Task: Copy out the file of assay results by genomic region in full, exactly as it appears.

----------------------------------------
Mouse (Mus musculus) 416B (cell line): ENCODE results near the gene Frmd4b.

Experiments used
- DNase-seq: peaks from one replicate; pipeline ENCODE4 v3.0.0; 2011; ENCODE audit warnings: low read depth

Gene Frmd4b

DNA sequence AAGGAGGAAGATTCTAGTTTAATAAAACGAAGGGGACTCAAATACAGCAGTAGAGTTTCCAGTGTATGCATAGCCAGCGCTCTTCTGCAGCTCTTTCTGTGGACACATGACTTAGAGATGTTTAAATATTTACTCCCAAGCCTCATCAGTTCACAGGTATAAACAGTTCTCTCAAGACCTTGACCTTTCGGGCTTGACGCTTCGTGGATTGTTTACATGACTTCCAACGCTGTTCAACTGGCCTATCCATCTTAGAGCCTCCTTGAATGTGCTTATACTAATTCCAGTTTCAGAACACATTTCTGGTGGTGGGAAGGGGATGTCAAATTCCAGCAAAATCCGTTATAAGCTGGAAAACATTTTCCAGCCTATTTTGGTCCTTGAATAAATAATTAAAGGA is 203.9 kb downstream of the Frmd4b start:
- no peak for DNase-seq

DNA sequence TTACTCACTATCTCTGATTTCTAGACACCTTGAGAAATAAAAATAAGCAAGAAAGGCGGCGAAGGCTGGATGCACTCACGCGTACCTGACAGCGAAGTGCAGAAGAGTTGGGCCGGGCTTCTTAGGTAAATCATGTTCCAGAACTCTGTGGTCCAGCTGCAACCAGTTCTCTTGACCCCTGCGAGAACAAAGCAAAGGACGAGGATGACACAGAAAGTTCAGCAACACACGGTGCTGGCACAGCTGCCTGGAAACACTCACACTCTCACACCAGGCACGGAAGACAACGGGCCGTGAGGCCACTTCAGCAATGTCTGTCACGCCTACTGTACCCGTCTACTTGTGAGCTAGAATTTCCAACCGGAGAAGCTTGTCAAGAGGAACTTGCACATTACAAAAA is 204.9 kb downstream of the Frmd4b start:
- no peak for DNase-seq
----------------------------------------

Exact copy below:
Mouse (Mus musculus) 416B (cell line): ENCODE results near the gene Frmd4b.

Experiments used
- DNase-seq: peaks from one replicate; pipeline ENCODE4 v3.0.0; 2011; ENCODE audit warnings: low read depth

Gene Frmd4b

DNA sequence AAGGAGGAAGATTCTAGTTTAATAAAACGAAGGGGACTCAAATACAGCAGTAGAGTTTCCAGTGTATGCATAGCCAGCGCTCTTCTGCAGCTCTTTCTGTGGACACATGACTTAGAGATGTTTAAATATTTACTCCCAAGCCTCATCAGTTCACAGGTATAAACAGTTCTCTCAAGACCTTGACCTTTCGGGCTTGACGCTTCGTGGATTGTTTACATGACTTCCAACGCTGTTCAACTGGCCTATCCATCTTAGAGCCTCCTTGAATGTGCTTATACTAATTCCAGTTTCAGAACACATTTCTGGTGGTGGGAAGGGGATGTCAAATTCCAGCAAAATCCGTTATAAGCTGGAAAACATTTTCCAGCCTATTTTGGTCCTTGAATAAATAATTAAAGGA is 203.9 kb downstream of the Frmd4b start:
- no peak for DNase-seq

DNA sequence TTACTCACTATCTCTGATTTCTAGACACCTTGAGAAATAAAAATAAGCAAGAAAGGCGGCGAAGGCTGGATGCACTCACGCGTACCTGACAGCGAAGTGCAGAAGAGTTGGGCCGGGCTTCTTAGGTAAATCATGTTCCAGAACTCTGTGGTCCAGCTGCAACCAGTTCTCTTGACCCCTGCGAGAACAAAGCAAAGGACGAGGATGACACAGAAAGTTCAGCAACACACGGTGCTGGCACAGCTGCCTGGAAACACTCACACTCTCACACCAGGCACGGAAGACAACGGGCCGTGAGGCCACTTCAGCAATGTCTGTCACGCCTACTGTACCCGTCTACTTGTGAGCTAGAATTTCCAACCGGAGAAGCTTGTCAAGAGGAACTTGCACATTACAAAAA is 204.9 kb downstream of the Frmd4b start:
- no peak for DNase-seq